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While there seems to be a continuous stream of new television series popping up on cable in hopes of catching the attention of viewers, "The Glades" was one that quickly caught on when it premiered last year on A&E. Set in the fictional town of Palm Glade, Florida, the crime drama focuses on Chicago detective Jim Longworth, who moves South in hopes of living a more relaxing existence but finds life (and crimes) to be very complicated.
Starring Matt Passmore, the second season of the series premieres this Sunday with Longworth not only dealing with complications in the cases he's trying to solve but also trying to figure out his muddled romance with Callie (played by Kiele Sanchez), whose criminal husband returned at the end of last season. What does that mean for the budding Jim/Callie romance? Will Jim move on and start dating new women? And will the criminals in the Palm Glade area take a breather so Jim can, too? To find out, our Jim - Halterman, that is - rang up series creator Clifton Campbell to get his take on what viewers can expect with these new episodes.
Jim Halterman: Going from a first to second season in any series, there's often some fine-tuning that goes on. Did that happen when you started crafting season two?
Clifton Campbell: I wouldn't say there was a lot of fine-tuning but there was very specific fine-tuning. There were things that we saw last year that we could improve on and things that were working really well that surprised us to be built on. Specifically, Matt Passmore is a very physical guy so we wanted to get him up on his feet and get him out in the field doing some physicality so we have a little more action and suspense to that end and a little more gun play and car play. These are all things that have worked out very well.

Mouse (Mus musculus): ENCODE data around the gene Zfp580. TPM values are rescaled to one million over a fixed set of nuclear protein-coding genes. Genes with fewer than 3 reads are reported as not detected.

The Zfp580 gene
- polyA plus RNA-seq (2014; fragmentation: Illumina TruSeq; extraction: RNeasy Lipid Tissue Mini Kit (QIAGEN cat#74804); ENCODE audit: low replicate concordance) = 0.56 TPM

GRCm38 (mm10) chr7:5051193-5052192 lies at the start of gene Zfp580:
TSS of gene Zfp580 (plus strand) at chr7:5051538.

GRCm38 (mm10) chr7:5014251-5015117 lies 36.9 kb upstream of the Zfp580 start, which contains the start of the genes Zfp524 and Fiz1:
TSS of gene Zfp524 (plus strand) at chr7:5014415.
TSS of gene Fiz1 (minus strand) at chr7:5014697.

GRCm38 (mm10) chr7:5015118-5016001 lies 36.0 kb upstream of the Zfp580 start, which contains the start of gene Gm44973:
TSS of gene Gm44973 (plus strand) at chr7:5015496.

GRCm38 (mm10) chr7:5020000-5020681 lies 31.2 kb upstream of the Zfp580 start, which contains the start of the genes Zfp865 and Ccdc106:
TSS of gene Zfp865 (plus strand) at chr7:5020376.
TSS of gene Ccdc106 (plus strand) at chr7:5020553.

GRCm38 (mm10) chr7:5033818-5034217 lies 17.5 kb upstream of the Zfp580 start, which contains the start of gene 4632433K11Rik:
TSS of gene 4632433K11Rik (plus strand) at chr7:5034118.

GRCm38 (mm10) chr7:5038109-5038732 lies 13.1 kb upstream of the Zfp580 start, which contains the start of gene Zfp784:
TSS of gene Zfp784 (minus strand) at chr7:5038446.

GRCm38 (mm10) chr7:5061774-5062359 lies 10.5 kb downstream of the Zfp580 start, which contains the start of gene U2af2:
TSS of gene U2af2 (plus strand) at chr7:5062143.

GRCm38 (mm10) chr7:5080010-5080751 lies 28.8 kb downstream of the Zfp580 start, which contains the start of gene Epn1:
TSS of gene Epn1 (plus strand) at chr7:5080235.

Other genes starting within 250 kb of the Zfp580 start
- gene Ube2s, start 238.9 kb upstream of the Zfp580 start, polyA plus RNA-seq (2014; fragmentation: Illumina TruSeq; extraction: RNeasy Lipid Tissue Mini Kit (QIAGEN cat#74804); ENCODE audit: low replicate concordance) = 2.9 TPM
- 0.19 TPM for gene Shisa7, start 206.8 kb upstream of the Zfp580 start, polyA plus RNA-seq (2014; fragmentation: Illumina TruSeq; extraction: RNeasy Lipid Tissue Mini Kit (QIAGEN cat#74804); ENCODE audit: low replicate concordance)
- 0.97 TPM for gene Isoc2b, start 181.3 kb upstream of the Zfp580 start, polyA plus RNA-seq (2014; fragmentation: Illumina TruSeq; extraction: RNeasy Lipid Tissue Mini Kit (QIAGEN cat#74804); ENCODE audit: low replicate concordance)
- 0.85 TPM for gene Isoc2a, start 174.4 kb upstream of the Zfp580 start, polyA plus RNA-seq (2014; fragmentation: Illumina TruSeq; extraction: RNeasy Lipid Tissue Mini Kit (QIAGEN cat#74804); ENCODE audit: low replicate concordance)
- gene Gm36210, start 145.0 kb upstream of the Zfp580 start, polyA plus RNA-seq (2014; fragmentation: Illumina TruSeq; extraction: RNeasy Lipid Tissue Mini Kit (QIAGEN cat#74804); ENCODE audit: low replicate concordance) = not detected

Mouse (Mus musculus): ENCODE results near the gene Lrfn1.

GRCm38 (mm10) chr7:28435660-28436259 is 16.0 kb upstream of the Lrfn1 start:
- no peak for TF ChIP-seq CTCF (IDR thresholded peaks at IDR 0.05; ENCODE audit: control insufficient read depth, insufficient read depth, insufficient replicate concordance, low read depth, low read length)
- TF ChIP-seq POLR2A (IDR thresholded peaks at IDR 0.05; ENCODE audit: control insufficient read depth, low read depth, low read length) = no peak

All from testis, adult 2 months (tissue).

JH: What was the reason for setting the show in Florida? Was it just to be able to spend the year shooting in a nice climate?
CC: [Laughs.] I'm a native Floridian but I wrote this pilot as a spec and, obviously, being a native of Florida - and not the Florida that most people think of - I really wanted to capture the essence of the Florida I know, which is not necessarily South Beach or the 'Burn Notice' version. Florida is a very weird environment and a lot of oddball crimes seem to pop up there and it just felt like a great place to place an urban-based cop in the middle of.
JH: When you first cast Matt Passmore, what was it about him? There are so many rugged good-looking guys out there but what gave him the edge?
CC: You're right. There is no shortage of rugged, good-looking guys who could handle the smarminess of the role but they couldn't be as charming as Matt is in his delivery. He just felt so comfortable and, as you know, the character does a lot of talking and he handles it so well and it comes out so naturally but he also has that glimmer; that X Factor. He has all the leading man high points but he also has that extra layer of charm, which this character really needs because he doesn't investigate people as much as he needles them.
JH: The will they/won't they element of a lot of shows is definitely present in 'The Glades' with Callie and Jim. How do you make that a vital part of the show without it truly taking over everything else?
CC: In the first season it was 'let's see how far we can go with this and see how the audience responds.' We had a very loyal fan base that is really watching for that [and] they also enjoy a good murder mystery but the chemistry between those two is very real and exciting and fun to watch and challenging. It worked out pretty well and we feel like it's integral to the storytelling. In season two we found a little organic way to have Callie in the A story so we can continue to have she and Jim together and challenge not just the relationship but also things that they're working on together.